Is it the same SW? In which case standard racquet will have significantly higher static weight - in which case I'm not convinced it would provide less spin.
Or is it the same static weight? In which case standard racquet will have inferior SW (and of course it will provide less spin and less power as well, by the laws of physics).
Ok, let's then call them the same in every aspect, W, SW, balance, only different mass distribution (different MgR/I.
When I said similar, I really meant a gram or two up or down, or a point of SW, but for cleaner discussion, let's keep it to MgR/I difference only.

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Irvin

Talk Tennis Guru
Ok, let's then call them the same in every aspect, W, SW, balance, only different mass distribution (different MgR/I.
When I said similar, I really meant a gram or two up or down, or a point of SW, but for cleaner discussion, let's keep it to MgR/I difference only.

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What you're saying if the Mass is the same you're only looking at the ratio of balance to inertia taking out the mass and gravity. But not sure where you're going with this.
 

Crie

Rookie
I'm the one that is guilty of first introducing the idea that "polarized" racquets are more spin-friendly. My original thread on the topic was deleted more than a decade ago, and actually had some useful info. But apparently, the concept has been adopted and passed around over the forum over the years, and mutated and misrepresented more and more with each re-telling over and over again.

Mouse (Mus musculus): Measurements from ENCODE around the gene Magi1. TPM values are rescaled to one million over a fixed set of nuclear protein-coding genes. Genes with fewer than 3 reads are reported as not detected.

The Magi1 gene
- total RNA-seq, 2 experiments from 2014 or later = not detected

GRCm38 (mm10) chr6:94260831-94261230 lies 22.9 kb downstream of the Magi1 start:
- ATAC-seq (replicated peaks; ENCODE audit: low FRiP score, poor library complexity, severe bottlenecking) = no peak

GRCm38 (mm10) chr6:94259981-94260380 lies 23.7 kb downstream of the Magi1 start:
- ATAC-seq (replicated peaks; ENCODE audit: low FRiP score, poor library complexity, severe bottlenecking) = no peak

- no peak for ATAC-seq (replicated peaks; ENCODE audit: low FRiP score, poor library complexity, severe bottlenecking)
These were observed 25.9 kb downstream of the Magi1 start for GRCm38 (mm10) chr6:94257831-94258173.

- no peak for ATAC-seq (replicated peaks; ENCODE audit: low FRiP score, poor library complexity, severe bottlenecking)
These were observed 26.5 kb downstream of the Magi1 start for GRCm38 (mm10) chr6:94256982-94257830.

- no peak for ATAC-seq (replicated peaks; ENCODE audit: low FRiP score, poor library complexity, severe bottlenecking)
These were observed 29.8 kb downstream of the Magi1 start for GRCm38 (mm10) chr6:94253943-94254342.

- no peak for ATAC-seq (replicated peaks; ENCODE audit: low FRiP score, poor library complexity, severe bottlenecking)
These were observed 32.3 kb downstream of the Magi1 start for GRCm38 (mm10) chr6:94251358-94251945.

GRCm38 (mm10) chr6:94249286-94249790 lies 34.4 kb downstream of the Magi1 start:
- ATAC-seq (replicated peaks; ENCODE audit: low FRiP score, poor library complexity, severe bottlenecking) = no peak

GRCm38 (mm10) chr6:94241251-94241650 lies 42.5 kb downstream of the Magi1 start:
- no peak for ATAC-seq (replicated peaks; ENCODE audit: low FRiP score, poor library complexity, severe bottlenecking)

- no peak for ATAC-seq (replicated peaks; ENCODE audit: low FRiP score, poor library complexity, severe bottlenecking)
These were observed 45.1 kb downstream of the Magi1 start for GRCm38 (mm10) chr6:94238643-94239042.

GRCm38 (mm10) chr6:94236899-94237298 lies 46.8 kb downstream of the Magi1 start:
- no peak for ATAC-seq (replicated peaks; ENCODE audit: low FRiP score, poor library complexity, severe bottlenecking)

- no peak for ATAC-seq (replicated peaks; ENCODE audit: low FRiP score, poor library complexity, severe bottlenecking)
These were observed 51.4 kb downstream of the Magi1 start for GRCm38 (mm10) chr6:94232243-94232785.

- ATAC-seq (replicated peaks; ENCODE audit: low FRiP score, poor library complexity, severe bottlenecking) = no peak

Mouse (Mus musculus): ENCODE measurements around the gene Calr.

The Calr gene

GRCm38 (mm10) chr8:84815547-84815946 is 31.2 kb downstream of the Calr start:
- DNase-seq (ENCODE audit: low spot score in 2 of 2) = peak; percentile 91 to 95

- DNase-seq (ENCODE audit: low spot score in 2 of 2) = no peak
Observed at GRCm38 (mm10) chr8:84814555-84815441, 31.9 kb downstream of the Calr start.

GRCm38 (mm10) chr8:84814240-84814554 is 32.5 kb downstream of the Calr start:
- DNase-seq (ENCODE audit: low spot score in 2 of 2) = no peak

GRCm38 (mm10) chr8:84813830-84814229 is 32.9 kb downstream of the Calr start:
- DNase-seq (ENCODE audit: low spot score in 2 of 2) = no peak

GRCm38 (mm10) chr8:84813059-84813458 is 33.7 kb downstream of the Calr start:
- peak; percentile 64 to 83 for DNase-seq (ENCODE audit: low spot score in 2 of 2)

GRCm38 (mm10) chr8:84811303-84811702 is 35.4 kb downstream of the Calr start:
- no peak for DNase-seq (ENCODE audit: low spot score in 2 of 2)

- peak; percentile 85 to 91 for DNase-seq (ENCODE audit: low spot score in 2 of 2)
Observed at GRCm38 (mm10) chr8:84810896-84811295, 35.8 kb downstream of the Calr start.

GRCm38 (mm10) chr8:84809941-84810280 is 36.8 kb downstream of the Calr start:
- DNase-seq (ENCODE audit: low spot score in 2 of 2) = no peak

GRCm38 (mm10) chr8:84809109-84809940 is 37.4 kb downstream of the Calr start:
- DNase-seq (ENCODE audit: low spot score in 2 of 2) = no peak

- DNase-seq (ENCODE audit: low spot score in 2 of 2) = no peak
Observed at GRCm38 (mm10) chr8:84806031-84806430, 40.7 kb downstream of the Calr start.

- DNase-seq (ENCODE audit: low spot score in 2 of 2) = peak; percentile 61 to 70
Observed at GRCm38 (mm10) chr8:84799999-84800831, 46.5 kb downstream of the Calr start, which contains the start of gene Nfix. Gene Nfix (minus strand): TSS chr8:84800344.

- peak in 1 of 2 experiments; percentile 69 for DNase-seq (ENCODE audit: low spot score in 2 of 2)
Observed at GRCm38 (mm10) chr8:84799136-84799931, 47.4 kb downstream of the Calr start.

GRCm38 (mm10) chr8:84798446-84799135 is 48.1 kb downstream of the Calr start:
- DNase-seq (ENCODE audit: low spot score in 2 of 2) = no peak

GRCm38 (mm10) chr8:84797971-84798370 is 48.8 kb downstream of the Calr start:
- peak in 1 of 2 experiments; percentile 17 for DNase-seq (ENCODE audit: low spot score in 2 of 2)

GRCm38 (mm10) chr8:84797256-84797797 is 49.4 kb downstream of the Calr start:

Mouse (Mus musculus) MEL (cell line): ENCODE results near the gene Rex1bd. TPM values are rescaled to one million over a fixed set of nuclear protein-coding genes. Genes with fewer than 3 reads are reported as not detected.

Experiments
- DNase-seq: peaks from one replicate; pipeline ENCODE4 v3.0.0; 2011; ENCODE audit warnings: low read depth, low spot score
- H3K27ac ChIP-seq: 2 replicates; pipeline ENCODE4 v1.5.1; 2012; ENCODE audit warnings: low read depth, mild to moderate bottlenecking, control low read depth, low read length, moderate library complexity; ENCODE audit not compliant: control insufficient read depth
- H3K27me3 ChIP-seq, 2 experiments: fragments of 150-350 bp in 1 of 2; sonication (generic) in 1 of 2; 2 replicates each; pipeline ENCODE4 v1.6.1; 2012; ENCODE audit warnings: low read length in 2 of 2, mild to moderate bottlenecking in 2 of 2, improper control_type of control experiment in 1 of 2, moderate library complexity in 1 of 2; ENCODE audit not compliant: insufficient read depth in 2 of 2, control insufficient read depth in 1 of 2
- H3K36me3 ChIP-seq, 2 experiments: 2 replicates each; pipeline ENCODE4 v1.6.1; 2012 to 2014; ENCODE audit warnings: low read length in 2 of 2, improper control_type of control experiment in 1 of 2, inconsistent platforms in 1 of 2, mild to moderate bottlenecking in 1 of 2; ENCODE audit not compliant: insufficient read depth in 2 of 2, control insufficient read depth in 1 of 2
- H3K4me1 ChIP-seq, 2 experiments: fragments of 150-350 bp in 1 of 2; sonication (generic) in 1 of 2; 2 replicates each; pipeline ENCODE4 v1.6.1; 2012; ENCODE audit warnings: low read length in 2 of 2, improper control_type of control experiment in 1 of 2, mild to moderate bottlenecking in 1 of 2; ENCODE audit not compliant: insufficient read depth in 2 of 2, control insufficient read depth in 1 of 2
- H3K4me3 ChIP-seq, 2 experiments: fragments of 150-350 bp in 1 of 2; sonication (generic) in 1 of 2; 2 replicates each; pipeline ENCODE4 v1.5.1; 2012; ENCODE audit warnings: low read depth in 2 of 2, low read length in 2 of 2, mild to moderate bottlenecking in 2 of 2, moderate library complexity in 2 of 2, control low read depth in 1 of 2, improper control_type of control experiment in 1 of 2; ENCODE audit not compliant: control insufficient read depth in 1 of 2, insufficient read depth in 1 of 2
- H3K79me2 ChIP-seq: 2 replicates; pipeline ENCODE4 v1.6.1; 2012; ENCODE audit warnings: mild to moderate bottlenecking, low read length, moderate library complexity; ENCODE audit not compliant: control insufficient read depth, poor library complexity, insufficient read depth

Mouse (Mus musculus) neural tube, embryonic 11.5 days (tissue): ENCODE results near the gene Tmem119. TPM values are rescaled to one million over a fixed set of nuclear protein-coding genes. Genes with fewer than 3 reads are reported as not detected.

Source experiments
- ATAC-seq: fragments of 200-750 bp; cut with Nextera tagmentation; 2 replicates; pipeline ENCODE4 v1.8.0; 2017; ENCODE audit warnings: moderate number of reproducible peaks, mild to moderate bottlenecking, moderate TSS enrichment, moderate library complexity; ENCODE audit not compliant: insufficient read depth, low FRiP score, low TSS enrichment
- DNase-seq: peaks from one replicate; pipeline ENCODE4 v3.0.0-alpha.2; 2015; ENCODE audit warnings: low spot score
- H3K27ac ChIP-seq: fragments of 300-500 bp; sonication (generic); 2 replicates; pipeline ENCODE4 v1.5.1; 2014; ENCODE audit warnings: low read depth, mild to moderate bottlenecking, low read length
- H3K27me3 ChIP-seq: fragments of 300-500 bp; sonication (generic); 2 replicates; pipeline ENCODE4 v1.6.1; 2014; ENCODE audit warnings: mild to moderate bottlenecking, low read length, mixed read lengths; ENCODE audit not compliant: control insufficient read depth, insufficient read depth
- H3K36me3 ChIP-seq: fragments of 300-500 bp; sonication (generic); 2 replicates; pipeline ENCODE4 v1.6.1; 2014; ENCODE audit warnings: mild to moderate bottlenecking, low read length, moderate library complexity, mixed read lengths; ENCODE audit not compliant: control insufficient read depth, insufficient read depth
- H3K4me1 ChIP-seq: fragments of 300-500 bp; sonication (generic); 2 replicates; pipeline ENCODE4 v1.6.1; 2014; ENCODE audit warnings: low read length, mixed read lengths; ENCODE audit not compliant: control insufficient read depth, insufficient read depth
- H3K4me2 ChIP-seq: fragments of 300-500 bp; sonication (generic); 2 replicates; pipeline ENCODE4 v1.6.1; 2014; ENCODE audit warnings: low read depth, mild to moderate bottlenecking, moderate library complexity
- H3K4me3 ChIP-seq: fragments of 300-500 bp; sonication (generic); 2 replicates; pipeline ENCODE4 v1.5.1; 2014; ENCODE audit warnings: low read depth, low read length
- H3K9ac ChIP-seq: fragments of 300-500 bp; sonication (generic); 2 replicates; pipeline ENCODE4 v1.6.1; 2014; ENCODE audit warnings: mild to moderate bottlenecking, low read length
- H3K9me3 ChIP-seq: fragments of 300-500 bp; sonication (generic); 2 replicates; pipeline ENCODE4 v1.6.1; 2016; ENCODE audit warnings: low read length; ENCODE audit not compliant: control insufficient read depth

I assure you that the reason polarized racquets are often more spin-friendly has absolutely nothing to do with what you just wrote.
Wait but the reason polarized racquets give more spin is because they are more maneuverable right?
 

zalive

Hall of Fame
Ok, let's then call them the same in every aspect, W, SW, balance, only different mass distribution (different MgR/I.
When I said similar, I really meant a gram or two up or down, or a point of SW, but for cleaner discussion, let's keep it to MgR/I difference only.
It's controversial, you can recognize a polarized setup by higher than usual SW to weight ratio. If it's not higher than usual, it's not polarized either.
The idea of polarized is to provide high SW with less static weight. Meaningful comparison for me would be polarized vs normal with both having the same SW, since SW is the power and spin potential when hitting, not the static mass by itself.

Wait but the reason polarized racquets give more spin is because they are more maneuverable right?
If SW's are the same, with polarized setup being lighter (lower static weight), the question is...is it more maneuverable really?
@travlerajm what does your experience tell you in this respect?
 
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Irvin

Talk Tennis Guru
Ok, let's then call them the same in every aspect, W, SW, balance, only different mass distribution (different MgR/I.
When I said similar, I really meant a gram or two up or down, or a point of SW, but for cleaner discussion, let's keep it to MgR/I difference only.

Sent from my SM-G930W8 using Tapatalk
What you're saying if the Mass is the same you're only looking at the ratio of balance to inertia taking out the mass and gravity. But not sure where you're going with this.
@zalive if you want to keep of ratio of R/I constant and mass the same the only way to do that is to redistribute the weight in such a manner that the balance goes down and the inertia goes down.
 

travlerajm

G.O.A.T.
Ok, let's then call them the same in every aspect, W, SW, balance, only different mass distribution (different MgR/I.
When I said similar, I really meant a gram or two up or down, or a point of SW, but for cleaner discussion, let's keep it to MgR/I difference only.

Sent from my SM-G930W8 using Tapatalk
If two racquets have the same mass, balance, and swingweight, then - by definition - MgR/I is also the same.

However, the mass distributions can still be quite different, giving different feel, impact dynamics, and spin response.